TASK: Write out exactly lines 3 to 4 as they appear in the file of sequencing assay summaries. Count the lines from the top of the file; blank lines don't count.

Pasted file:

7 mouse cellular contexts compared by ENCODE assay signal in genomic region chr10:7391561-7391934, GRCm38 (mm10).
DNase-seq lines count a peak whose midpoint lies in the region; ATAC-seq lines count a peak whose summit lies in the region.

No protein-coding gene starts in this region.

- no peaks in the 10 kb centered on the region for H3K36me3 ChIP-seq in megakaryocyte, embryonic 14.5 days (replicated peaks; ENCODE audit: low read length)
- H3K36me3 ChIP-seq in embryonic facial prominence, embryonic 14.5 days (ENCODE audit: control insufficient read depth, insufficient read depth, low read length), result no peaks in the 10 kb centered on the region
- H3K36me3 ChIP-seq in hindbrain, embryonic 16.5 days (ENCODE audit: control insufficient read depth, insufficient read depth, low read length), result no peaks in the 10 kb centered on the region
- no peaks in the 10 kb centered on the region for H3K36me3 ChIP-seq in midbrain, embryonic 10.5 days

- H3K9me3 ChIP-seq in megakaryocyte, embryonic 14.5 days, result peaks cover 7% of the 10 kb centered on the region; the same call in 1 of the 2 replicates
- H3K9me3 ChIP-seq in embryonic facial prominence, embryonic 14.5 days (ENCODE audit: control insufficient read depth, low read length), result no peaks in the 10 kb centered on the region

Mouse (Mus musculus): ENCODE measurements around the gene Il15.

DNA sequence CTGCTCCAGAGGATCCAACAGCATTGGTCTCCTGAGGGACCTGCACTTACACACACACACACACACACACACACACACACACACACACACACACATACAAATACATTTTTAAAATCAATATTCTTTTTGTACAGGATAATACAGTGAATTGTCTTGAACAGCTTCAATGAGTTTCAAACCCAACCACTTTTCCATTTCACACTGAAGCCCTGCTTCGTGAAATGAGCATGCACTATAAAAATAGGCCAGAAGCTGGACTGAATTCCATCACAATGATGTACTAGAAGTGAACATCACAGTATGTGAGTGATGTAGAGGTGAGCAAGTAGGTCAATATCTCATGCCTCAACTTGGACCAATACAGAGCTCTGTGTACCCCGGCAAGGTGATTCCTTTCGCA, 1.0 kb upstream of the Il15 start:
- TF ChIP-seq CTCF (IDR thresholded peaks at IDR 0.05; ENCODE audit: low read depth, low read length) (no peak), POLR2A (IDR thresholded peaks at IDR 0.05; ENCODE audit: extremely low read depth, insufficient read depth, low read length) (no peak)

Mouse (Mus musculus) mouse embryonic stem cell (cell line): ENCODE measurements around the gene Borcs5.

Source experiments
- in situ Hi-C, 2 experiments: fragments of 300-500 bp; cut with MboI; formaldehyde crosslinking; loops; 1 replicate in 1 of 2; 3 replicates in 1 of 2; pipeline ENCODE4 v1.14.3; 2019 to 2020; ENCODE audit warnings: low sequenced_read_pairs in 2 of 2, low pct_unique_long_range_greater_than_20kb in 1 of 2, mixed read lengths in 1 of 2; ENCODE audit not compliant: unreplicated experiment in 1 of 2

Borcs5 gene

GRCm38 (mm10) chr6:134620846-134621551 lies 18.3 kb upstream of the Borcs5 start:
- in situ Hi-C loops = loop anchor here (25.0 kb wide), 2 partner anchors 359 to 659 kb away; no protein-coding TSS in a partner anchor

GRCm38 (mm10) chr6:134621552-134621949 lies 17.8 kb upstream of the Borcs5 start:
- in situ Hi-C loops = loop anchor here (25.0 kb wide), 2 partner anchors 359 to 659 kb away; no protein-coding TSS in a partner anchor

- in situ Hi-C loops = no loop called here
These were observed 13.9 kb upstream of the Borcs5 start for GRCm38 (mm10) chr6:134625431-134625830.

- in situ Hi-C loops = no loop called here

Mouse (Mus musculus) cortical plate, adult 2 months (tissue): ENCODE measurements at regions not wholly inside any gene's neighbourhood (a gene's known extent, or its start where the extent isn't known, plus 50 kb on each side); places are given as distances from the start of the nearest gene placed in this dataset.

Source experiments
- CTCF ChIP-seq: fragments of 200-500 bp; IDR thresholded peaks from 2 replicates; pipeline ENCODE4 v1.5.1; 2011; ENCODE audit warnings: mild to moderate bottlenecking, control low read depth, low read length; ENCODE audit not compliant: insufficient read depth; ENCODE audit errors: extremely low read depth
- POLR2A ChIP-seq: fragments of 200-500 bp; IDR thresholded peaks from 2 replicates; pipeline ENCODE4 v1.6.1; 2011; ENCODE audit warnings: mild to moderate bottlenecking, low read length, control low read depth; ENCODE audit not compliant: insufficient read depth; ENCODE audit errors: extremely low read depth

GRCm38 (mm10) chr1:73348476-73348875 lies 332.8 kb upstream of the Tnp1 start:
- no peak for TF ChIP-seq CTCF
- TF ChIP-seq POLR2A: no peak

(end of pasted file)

No protein-coding gene starts in this region.

- no peaks in the 10 kb centered on the region for H3K36me3 ChIP-seq in megakaryocyte, embryonic 14.5 days (replicated peaks; ENCODE audit: low read length)